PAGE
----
You can count the number of "strong" and "independent" female characters on one hand for the most part when it comes to AAA games. That's whats wrong with it. Males are not the only audience, and not all of those even want to see T&A. What about the gay guys? What about the ones that want some maturity on the subject? And last but not least, what about the women that want to play games like this?

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    Tss_fanTss_fan Registered User regular
    I have watched a preroll ad three times now it goes like this; garage door, followed by a woman lecturing a guy, and it panning down to his stomach, end. Is this supposed to be some weird viral marketing thing where it gets you talking about how terrible and aggravating the ad is only to find out its for anti-depressants or something?

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    LuxLux Registered User regular
    Gaslight wrote: »
    Twoflower wrote: »
    There's one flaw on the thinking of "It's a medium, not finite, and one piece of crap doesn't drag everything down."

    The problem is one of perception of the industry as a whole, and the sensationalism of one particular loud and obvious glaring example of the worst gaming can offer.

    This is a symptom of the problem that people don't recognize games as a medium.

    Why does it have to be about "one piece dragging the entire medium down" and not about "critiquing one piece in a medium indicative of bigger things" the way people do so with movies, music, etc?

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    jackaljackal Fuck Yes. That is an orderly anal warehouse. Registered User regular
    It is sexist to suggest that 8 combat-hardened battlenuns can't take out one man. No man has ever survived an attack of more than three battlenuns.

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    millislimmillislim Black Sheep Sacramento, CARegistered User regular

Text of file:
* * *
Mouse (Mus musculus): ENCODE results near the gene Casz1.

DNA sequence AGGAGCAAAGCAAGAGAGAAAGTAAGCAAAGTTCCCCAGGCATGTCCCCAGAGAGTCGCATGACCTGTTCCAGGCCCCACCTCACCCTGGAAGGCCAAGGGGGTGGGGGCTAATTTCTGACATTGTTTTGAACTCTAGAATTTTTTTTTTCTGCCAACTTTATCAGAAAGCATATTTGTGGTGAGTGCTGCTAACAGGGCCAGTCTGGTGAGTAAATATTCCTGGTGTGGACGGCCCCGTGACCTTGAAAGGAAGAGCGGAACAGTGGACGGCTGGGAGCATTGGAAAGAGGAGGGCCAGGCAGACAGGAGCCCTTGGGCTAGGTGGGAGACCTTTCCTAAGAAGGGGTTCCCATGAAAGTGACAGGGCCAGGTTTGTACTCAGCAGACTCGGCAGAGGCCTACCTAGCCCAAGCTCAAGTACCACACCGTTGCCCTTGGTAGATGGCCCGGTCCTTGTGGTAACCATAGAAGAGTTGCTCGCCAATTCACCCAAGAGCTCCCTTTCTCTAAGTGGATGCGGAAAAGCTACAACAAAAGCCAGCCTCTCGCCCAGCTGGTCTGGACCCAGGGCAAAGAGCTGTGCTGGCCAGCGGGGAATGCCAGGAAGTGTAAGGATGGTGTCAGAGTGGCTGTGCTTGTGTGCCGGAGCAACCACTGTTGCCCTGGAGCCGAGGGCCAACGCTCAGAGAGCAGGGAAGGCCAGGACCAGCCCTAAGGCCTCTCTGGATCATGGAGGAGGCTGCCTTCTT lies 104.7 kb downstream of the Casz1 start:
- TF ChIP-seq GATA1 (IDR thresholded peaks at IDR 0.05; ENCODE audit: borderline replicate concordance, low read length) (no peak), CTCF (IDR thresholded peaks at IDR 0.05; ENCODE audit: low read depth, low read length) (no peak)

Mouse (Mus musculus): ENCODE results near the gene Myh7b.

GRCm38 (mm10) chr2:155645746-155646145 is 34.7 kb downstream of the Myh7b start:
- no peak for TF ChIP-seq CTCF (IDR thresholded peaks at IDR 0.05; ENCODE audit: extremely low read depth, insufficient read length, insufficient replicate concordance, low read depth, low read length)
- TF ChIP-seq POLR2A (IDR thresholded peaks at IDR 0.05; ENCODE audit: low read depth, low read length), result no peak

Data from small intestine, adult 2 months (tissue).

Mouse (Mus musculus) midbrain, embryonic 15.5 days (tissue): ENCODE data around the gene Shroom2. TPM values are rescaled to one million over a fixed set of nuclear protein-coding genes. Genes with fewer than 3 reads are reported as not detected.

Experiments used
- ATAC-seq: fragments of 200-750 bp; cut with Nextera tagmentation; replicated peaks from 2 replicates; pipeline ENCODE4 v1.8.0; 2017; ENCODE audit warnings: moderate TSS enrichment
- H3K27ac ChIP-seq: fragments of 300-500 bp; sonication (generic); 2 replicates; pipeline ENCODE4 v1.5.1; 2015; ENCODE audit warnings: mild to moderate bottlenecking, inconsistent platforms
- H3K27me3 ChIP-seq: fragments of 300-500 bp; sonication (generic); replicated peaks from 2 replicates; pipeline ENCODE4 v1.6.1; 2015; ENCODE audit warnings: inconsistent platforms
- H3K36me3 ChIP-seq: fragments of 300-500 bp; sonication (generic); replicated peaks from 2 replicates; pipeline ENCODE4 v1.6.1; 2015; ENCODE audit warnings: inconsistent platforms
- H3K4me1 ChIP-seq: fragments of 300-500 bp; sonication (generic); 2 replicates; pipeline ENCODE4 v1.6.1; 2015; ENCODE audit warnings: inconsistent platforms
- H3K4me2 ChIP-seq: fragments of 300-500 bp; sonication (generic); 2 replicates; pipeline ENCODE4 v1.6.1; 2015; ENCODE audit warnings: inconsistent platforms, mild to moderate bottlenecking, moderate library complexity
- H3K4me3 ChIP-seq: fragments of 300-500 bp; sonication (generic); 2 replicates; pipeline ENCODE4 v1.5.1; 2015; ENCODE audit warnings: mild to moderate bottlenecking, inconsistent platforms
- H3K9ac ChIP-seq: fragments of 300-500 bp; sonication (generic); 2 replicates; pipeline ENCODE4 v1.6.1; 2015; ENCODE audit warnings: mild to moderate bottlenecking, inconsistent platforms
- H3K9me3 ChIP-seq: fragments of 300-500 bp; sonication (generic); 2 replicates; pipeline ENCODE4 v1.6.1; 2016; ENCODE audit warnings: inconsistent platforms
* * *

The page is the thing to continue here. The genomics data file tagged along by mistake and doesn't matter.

@Lux: because I think, that as far as video games have come, it's still not considered a legitimate medium and that the most obnoxious and public examples are the examples of "why games suck" that people tend to use. It reminds me of when I was going to college for my art degree. While it's not frowned upon NEARLY as much as the gaming industry, I can't tell you how many times I had to defend art, in that it's not all abstract paintings being sold for millions to and by beret wearing stuff shirts...but that's the worst in my medium. If someone is so dense to use the few as the standard to measure an entire group I'm not sure their opinion should mean so much or carry as much weight as we permit them to.

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    WybornWyborn GET EQUIPPED Registered User regular
    It's kind of interesting how Jerry came into this conversation thinking the argument was about sexy nuns, and not about sexy nuns being killed in a brutal grindhouse gun-battle.

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    Undead ScottsmanUndead Scottsman Registered User regular
    edited June 2012
    Okay, I need someone to explain to me the degree of acceptability here.

    Hitman brutally slaughters a platoon of male assassins out to kill him - A-OK
    Hitman brutally slaughters a platoon of male and female assains out to kill him - ?
    Hitman brutally slaughters a platoon of all-female assassins out to kill him - Not OK?: Violance Against Women
    Hitman brutally slaughters a platoon of scantially clad female assassins out to kill him - Not OK?: Morally Reprehensible Objectifation and Violance Against Women.

    Undead Scottsman on
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    DedwrekkaDedwrekka Metal Hell adjacentRegistered User regular
    edited June 2012
    TheSpyder wrote: »
    And what exactly is wrong with objectifying women in a fantasy setting? There's a whole trend now in Kotaku and other sites like it where well meaning people seem to ignore how a human male operates. It's not like they dont have an awareness of it, look at all the cosplay and tit news stories they have on the frontpage.